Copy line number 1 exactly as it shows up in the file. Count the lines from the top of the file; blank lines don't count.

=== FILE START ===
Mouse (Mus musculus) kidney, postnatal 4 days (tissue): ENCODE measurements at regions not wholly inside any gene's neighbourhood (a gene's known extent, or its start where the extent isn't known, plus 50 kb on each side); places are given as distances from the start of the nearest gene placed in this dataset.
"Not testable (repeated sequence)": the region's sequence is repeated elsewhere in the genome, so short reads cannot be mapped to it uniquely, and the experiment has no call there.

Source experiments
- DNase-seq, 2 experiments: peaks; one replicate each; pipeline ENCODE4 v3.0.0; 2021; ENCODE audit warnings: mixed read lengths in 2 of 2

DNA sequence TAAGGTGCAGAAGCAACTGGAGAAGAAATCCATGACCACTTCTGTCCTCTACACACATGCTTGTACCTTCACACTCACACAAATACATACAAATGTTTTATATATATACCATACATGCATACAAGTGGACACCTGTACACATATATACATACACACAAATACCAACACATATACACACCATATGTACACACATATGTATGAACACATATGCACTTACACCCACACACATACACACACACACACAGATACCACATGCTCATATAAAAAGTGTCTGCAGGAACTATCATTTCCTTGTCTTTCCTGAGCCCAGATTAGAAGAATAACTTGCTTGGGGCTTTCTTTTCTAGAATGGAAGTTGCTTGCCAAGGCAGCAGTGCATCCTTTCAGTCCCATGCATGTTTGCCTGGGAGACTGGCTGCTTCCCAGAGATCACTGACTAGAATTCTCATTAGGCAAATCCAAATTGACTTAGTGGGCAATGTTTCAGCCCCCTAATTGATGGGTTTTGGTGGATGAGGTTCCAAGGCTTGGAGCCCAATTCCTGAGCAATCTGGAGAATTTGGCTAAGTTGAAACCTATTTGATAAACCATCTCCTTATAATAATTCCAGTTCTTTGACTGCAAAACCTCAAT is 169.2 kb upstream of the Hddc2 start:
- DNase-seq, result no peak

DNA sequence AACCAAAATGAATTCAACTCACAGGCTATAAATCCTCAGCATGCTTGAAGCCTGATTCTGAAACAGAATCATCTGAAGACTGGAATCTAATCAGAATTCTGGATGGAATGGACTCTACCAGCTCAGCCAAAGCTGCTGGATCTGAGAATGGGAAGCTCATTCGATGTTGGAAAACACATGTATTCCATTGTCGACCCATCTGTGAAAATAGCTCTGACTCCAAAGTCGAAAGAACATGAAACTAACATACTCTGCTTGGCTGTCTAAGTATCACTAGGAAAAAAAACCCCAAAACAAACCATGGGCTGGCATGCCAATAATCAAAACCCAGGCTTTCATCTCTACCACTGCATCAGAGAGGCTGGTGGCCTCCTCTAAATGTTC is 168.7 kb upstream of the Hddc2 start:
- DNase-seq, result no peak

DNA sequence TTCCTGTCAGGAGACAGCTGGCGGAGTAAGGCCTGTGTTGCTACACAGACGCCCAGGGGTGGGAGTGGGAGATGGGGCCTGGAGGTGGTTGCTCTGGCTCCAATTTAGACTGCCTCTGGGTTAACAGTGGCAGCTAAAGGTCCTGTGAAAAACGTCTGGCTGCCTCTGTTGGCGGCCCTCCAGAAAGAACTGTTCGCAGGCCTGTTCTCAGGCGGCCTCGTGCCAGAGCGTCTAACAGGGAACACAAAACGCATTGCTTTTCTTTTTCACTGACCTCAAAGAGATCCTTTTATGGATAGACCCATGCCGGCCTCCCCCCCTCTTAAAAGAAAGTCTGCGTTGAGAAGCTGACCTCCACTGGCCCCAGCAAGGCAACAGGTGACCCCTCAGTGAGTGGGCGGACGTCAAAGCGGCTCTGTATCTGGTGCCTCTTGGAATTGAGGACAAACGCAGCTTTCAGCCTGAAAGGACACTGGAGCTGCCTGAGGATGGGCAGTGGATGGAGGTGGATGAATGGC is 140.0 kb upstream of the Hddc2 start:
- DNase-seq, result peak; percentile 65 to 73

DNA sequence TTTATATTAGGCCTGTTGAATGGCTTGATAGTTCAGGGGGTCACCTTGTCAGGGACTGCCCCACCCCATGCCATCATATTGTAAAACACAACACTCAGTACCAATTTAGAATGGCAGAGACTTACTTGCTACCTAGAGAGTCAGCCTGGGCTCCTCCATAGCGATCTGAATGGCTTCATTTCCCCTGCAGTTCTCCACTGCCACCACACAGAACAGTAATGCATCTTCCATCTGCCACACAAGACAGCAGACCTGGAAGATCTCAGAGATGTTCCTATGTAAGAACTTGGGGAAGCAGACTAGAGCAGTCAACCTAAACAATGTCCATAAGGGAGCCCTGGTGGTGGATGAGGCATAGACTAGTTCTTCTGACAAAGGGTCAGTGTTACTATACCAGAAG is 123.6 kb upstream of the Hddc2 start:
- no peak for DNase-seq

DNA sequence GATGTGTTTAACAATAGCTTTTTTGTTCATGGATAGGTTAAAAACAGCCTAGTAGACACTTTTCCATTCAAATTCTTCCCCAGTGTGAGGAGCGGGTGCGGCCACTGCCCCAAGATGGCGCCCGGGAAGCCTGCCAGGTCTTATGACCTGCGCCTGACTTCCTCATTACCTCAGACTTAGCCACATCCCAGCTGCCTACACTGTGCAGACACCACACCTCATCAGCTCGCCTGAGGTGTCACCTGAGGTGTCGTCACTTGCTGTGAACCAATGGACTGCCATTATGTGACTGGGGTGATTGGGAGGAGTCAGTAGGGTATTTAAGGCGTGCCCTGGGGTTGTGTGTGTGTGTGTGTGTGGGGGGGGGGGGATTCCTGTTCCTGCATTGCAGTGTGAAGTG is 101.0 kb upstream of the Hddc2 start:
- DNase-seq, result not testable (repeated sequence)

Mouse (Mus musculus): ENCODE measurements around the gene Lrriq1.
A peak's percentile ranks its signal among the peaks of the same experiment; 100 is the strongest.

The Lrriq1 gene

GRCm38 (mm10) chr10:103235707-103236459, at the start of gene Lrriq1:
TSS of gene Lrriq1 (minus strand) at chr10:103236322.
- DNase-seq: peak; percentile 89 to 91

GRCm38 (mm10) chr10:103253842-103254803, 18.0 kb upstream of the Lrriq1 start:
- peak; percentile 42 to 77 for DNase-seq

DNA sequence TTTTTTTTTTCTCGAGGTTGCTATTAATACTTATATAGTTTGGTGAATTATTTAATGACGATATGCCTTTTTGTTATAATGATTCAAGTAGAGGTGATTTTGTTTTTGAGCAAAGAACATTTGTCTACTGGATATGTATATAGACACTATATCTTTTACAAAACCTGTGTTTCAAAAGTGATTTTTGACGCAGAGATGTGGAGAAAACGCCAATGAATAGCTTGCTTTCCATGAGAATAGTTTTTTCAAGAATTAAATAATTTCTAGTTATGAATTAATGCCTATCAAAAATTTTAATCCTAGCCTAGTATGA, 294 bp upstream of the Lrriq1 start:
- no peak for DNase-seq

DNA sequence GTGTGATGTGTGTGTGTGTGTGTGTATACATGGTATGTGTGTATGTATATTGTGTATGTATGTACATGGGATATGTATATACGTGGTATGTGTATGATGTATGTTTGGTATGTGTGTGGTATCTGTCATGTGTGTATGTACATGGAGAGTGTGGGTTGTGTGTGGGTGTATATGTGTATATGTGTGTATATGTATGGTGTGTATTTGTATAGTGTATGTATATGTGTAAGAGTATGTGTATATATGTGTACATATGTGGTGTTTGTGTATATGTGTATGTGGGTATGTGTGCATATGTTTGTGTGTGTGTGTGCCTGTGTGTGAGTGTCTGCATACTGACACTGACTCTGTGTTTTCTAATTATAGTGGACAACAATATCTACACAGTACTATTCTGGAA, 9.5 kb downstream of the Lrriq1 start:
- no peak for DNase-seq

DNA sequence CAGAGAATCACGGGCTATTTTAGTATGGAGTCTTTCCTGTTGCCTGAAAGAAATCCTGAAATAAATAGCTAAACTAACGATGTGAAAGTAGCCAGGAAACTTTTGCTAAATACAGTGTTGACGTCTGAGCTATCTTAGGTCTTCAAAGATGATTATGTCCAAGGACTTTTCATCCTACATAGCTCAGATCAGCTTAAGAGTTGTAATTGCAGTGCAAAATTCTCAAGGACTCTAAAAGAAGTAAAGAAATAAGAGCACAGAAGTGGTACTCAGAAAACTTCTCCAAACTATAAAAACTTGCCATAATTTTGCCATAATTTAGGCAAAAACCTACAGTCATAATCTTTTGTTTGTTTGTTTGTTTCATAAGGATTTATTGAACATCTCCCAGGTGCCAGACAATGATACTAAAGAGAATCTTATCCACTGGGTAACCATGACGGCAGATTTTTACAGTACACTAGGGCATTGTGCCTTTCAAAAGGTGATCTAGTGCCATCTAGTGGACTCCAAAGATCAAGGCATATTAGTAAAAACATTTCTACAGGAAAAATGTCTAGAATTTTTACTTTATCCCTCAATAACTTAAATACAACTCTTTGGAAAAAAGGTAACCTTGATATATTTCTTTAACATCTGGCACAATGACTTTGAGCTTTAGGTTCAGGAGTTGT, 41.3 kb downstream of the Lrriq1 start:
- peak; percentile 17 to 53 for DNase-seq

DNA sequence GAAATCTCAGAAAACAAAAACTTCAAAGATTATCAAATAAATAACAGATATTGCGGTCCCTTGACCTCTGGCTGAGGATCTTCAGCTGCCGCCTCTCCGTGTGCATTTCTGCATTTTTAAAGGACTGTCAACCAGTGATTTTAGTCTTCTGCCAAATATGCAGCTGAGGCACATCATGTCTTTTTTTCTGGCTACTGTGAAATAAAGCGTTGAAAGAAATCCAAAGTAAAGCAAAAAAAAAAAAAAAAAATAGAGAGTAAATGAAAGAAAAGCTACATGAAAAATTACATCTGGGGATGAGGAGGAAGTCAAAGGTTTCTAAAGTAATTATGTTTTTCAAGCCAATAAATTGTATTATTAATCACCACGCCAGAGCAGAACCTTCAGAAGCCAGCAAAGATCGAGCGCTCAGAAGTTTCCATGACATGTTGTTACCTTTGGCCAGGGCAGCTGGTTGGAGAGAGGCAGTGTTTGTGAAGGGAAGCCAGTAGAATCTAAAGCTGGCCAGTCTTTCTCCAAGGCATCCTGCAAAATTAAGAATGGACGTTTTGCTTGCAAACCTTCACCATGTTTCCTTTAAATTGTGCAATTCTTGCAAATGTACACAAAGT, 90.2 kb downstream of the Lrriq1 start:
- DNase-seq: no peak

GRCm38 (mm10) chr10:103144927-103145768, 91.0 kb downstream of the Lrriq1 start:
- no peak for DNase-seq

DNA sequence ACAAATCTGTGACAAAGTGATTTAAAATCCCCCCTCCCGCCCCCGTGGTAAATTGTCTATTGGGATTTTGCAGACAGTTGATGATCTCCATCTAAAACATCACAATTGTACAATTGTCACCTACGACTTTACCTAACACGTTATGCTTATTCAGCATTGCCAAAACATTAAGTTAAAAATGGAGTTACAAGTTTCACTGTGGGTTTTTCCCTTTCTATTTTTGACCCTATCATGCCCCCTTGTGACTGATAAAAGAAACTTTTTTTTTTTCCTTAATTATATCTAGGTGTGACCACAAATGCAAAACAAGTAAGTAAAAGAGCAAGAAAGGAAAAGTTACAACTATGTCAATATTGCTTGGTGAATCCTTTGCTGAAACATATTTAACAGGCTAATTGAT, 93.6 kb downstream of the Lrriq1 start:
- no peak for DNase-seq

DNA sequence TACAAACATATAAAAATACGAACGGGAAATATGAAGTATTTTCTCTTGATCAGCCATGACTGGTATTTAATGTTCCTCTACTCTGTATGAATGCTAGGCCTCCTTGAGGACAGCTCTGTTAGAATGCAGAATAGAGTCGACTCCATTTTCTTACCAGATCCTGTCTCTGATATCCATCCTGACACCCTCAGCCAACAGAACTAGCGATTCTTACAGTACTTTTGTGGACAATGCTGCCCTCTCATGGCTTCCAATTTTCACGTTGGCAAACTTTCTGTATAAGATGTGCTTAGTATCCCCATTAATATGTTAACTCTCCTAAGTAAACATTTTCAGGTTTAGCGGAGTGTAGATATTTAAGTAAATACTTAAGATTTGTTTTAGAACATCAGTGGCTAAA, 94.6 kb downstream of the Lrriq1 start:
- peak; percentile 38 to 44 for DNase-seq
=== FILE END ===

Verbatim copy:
Mouse (Mus musculus) kidney, postnatal 4 days (tissue): ENCODE measurements at regions not wholly inside any gene's neighbourhood (a gene's known extent, or its start where the extent isn't known, plus 50 kb on each side); places are given as distances from the start of the nearest gene placed in this dataset.